A BRIEF PROFILE
Dr. Josefa M. Saniel is the "grand dame of Japanology in the Philippines. Her contributions to Asian studies come in the form of a corpus of written works that mainly interrogate Philippines-Japan relations. She was born on 23 March 1925 in Manila. She finished her Bachelor of Science in Education (Magna cum laude) at the University of the Philippines in 1949. She earned her Master of Arts degree in History at the University of Chicago in 1953. She received the title of Doctor of Philosophy in Far Eastern Studies from the University of Michigan in 1962. On 29 May 1986, she was awarded the “Third Class Order of the Precious Crown by His Majesty the Emperor of Japan and the Japanese Governments. She became professor emeritus of the University of the Philippines in 1993.
Apart from her scholarly to the university and the academe in general, Saniel is known to be instrumental in bringing into reality the construction of the Asian Center Building (later renamed the Romulo Hall) and in successfully re-establishing the Asian Center as a college unit of the University of the Philippines upon the abolition of the PCAS. Some of Saniel’s best known publications are: Japan and the Philippines, 1868-1898 (1963), Okuma Shigenobu and the Philippine 1898 Problem (1965), and Japan and the Philippines: From Traditional to Modern Societies (1976). Saniel’s revisiting of the Philippine revolution stance critiqued the US imperial foray in the country..."
Professor Saniel is a former dean of the Asian Center, University of the Philippines Diliman. Other Professor Emeritus of the college was Dr. Felipe Jocano, who passed away in October 2013. The preceding write-up is quoted directly from "Pioneers and Legends: The Rise and Transformation of Asian Studies at the University of the Philippines Asian Center," a paper presented by Professor MCM Santamaria of the UP Asian Center during the 60th anniversary celebrations of the Asian Center on 25 November 2015.
LIST OF SELECTED PUBLICATIONS
1955. Report on a Tour of Southeast Asia from May 13 to June 25, 1955. Quezon City: Institute of Asian Studies, University of the Philippines.
1963a. “Four Japanese: Their Plans for the Expansion of Japan to the Philippines.” Asian Studies 1 (1): 52–63.
1963b. Japan and the Philippines 1868-1898. Quezon City: University of the Philippines Press.
1964. “Jose Rizal and Suehiro Tetcho: Filipino and Japanese Political Novelists.” Asian Studies 2 (3): 353–71.
1964. “Humour in Japanese Literature.” Education Quarterly 12 (2): 33–45.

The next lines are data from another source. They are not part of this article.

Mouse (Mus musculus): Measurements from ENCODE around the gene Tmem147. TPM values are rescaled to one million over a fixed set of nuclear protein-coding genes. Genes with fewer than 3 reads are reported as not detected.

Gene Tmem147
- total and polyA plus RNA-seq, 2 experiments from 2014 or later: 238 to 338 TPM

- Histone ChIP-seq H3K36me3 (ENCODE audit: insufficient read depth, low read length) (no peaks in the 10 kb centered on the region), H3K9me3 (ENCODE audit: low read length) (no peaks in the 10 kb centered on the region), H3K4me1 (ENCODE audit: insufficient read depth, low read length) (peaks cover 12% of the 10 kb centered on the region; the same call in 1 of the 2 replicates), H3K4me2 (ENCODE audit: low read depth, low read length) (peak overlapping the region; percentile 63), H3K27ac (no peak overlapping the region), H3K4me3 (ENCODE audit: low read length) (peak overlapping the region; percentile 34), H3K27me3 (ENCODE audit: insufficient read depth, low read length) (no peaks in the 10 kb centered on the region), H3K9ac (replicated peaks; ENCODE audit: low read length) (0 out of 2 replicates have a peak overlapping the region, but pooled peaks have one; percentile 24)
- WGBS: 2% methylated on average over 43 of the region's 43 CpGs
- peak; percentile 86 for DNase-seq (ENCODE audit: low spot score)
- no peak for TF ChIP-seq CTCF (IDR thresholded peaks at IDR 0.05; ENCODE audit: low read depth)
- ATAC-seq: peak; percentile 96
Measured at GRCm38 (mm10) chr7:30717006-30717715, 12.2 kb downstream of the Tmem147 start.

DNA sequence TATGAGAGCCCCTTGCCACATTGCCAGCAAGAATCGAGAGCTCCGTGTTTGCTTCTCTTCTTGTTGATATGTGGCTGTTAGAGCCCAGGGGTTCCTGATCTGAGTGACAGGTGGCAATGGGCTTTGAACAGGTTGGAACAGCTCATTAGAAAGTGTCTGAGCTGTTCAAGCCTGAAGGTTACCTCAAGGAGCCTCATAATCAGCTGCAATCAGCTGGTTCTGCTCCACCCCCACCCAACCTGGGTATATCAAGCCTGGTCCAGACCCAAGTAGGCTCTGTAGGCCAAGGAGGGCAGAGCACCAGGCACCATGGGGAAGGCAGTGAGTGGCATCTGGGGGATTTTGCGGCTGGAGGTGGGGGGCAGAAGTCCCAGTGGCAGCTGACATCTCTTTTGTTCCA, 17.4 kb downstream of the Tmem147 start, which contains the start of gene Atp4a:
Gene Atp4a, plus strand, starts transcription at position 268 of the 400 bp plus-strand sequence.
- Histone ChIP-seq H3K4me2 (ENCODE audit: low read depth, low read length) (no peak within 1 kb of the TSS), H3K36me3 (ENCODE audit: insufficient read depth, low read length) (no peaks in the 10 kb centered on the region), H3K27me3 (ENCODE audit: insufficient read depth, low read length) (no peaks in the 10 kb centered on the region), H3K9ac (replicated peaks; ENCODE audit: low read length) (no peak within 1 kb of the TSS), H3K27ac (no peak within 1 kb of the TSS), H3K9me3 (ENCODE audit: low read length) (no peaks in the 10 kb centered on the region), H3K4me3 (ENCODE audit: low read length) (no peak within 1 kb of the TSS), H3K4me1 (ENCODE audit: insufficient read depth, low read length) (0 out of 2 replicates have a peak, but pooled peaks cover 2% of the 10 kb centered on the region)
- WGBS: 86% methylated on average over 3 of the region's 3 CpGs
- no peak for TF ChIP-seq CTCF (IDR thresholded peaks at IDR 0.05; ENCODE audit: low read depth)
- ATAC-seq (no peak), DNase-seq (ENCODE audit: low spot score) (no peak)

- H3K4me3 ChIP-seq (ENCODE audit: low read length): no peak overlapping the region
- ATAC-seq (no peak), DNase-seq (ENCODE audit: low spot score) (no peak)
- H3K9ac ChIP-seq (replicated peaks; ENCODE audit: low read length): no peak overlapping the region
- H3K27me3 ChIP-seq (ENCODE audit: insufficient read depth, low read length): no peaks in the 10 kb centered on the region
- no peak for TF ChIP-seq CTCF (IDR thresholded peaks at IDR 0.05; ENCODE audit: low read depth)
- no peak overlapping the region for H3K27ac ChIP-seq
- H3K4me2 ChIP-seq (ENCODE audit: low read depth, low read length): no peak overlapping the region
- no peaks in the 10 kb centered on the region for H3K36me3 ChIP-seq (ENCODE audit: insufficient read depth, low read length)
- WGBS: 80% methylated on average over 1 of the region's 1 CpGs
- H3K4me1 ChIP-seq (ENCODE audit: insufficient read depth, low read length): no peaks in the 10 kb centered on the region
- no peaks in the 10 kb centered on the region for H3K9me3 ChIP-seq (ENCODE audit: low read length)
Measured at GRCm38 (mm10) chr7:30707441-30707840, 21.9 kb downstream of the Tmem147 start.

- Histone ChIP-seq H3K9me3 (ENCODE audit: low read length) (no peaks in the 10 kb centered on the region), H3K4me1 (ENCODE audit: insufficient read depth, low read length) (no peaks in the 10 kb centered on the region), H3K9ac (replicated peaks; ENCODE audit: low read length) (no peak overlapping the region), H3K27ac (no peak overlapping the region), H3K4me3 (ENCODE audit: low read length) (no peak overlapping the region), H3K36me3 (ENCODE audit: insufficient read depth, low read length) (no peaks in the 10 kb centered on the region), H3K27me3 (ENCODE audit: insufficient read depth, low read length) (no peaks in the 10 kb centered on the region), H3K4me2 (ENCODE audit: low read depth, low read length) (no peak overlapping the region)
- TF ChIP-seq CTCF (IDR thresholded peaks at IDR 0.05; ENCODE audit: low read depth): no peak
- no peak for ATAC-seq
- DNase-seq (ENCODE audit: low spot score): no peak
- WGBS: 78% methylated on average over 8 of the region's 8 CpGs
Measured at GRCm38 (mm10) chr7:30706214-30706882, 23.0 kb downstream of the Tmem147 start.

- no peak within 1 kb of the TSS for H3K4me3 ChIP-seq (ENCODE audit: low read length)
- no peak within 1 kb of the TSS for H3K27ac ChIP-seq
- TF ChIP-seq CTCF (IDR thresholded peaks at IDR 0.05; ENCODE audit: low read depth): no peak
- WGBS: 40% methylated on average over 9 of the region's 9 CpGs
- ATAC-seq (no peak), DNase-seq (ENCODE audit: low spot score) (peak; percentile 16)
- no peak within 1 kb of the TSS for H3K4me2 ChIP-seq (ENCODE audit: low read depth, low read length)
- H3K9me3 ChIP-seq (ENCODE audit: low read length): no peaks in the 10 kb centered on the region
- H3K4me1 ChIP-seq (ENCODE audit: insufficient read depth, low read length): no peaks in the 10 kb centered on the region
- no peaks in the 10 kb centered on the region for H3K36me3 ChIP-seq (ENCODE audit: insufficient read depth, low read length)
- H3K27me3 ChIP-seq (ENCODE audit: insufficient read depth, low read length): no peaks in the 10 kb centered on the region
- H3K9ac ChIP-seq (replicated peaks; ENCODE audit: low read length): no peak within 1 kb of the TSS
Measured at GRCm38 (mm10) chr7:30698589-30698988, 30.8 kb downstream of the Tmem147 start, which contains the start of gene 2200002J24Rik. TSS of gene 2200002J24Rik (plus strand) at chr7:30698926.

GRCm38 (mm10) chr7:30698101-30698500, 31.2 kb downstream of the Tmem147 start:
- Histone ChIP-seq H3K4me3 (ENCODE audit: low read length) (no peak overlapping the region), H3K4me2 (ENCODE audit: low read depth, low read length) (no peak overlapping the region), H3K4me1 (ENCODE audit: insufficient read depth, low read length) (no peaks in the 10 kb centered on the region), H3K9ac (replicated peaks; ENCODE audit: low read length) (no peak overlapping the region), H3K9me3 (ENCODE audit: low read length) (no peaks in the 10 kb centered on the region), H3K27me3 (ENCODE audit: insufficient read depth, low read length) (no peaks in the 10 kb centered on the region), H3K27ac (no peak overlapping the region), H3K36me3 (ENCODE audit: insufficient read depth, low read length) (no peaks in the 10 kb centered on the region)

1965. “The Mobilization of Traditional Values in the Modernization of Japan.” In Religion and Progress in Modern Asia, edited by Robert N. Bellah, 124-49. New York: The Free Press.
1965. “Okuma Shigenobu and the Philippine 1898 Problem.” Philippine Historical Review 1: 298–319.
1966. “The Japanese Minority in the Philippines before Pearl Harbor: Social Organization in Davao.” Asian Studies 4 (1): 103–26.
1966. “Japan’s Future in the Philippines.” In Japan’s Future in Southeast Asia edited by Masamichi Inoki, 153–166. Kyoto: Center for Southeast Asian Studies, Kyoto University.
1969. “The Development of Japanese Studies in the Philippines. In The Development of Japanese Studies in Southeast Asia, edited by Frank H.H. King, 133–51. Hong Kong: University of Hongkong.
1971. The Philippines-Japan Treaty of Amity, Commerce and Navigation: An Overview. Quezon City: Asian Center, University of the Philippines.
1972. “Japan’s Thrust in Southeast Asia in the Sixties.” In Southeast Asia in the Modern World, edited by Bernard Grossman, 377–422. Wiesbaden: Otto Harrassowitz.
1973. “The Erosion of the Bi-Polar Power Structure in the 1960’s: Its Impact upon East Asian International Politics.” Asian Studies 11 (2): 6–40.
1975. “Area Studies: A Focus of Multidisciplinary Approach in the Social Sciences.” Asian Studies 13 (1): 77–88.
1977. “Japan and the Philippines: From Traditional to Modern Societies.” Asian Studies 15: 65–109.
1984. Japan Studies in the Philippines: Development and Prospects. Quezon City: University of the Philippines Asian Center
1989a. Asian Area Studies in American and Canadian Universities. Quezon City: University of the Philippines Asian Center.
1989b. Japan Studies in the Philippines in the 80’s. Quezon City: University of the Philippines.
1992. The Study of Japan in the Philippines: Focus on the University of the Philippines. Kyoto: International Research Center for Japanese Studies.
The Asian Center offers M.A. degrees in Asian Studies with four fields of specialization: Northeast Asia, Southeast Asia, South Asia, and West Asia. The Center also has an M.A. program in Philippine Studies that allows students to major in Philippine society and culture, Philippine foreign relations, or Philippine development studies. The Center offers a Ph.D. program in Philippine Studies in conjunction with the College of Arts and Letters and the College of Social Sciences and Philosophy. For an overview of these graduate programs, click here. The Asian Center also publishes Asian Studies: Journal of Critical Perspectives on Asia, the latest issue of which can be downloaded at the journal's website. For other news and upcoming events at the Asian Center, click here.
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